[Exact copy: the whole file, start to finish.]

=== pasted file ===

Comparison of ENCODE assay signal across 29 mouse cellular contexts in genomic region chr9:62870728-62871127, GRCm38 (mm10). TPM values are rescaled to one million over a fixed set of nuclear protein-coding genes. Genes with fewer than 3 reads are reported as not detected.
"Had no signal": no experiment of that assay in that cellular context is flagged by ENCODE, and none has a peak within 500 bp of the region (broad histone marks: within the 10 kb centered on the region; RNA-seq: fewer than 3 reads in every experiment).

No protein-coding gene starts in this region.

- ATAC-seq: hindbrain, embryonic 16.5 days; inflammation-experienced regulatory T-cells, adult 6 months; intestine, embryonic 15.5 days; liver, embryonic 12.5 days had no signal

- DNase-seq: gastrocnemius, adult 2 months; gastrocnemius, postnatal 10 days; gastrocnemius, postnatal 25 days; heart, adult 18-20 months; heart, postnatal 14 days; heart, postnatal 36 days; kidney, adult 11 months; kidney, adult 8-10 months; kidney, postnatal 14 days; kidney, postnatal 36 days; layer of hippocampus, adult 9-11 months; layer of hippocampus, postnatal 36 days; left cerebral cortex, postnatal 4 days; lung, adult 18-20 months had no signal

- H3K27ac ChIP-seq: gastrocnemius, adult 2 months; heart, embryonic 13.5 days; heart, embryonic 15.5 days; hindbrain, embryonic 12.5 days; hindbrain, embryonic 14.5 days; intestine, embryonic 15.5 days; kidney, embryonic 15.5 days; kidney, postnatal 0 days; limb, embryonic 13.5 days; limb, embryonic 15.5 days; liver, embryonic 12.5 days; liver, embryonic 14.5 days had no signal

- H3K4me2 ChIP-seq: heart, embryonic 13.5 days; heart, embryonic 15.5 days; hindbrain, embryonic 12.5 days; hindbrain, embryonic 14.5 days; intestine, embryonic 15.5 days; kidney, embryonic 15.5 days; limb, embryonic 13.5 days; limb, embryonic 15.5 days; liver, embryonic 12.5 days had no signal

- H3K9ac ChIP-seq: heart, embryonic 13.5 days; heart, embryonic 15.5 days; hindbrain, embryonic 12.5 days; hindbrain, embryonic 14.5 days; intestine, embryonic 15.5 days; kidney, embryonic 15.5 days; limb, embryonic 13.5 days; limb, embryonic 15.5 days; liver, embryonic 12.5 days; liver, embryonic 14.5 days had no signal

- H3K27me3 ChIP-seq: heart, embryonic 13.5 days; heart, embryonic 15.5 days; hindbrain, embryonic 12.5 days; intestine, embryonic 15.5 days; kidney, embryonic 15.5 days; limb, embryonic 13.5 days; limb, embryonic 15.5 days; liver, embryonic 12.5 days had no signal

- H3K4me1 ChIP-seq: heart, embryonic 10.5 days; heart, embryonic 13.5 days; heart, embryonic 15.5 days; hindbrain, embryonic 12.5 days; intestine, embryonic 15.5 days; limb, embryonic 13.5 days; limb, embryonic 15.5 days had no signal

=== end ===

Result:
Comparison of ENCODE assay signal across 29 mouse cellular contexts in genomic region chr9:62870728-62871127, GRCm38 (mm10). TPM values are rescaled to one million over a fixed set of nuclear protein-coding genes. Genes with fewer than 3 reads are reported as not detected.
"Had no signal": no experiment of that assay in that cellular context is flagged by ENCODE, and none has a peak within 500 bp of the region (broad histone marks: within the 10 kb centered on the region; RNA-seq: fewer than 3 reads in every experiment).

No protein-coding gene starts in this region.

- ATAC-seq: hindbrain, embryonic 16.5 days; inflammation-experienced regulatory T-cells, adult 6 months; intestine, embryonic 15.5 days; liver, embryonic 12.5 days had no signal

- DNase-seq: gastrocnemius, adult 2 months; gastrocnemius, postnatal 10 days; gastrocnemius, postnatal 25 days; heart, adult 18-20 months; heart, postnatal 14 days; heart, postnatal 36 days; kidney, adult 11 months; kidney, adult 8-10 months; kidney, postnatal 14 days; kidney, postnatal 36 days; layer of hippocampus, adult 9-11 months; layer of hippocampus, postnatal 36 days; left cerebral cortex, postnatal 4 days; lung, adult 18-20 months had no signal

- H3K27ac ChIP-seq: gastrocnemius, adult 2 months; heart, embryonic 13.5 days; heart, embryonic 15.5 days; hindbrain, embryonic 12.5 days; hindbrain, embryonic 14.5 days; intestine, embryonic 15.5 days; kidney, embryonic 15.5 days; kidney, postnatal 0 days; limb, embryonic 13.5 days; limb, embryonic 15.5 days; liver, embryonic 12.5 days; liver, embryonic 14.5 days had no signal

- H3K4me2 ChIP-seq: heart, embryonic 13.5 days; heart, embryonic 15.5 days; hindbrain, embryonic 12.5 days; hindbrain, embryonic 14.5 days; intestine, embryonic 15.5 days; kidney, embryonic 15.5 days; limb, embryonic 13.5 days; limb, embryonic 15.5 days; liver, embryonic 12.5 days had no signal

- H3K9ac ChIP-seq: heart, embryonic 13.5 days; heart, embryonic 15.5 days; hindbrain, embryonic 12.5 days; hindbrain, embryonic 14.5 days; intestine, embryonic 15.5 days; kidney, embryonic 15.5 days; limb, embryonic 13.5 days; limb, embryonic 15.5 days; liver, embryonic 12.5 days; liver, embryonic 14.5 days had no signal

- H3K27me3 ChIP-seq: heart, embryonic 13.5 days; heart, embryonic 15.5 days; hindbrain, embryonic 12.5 days; intestine, embryonic 15.5 days; kidney, embryonic 15.5 days; limb, embryonic 13.5 days; limb, embryonic 15.5 days; liver, embryonic 12.5 days had no signal

- H3K4me1 ChIP-seq: heart, embryonic 10.5 days; heart, embryonic 13.5 days; heart, embryonic 15.5 days; hindbrain, embryonic 12.5 days; intestine, embryonic 15.5 days; limb, embryonic 13.5 days; limb, embryonic 15.5 days had no signal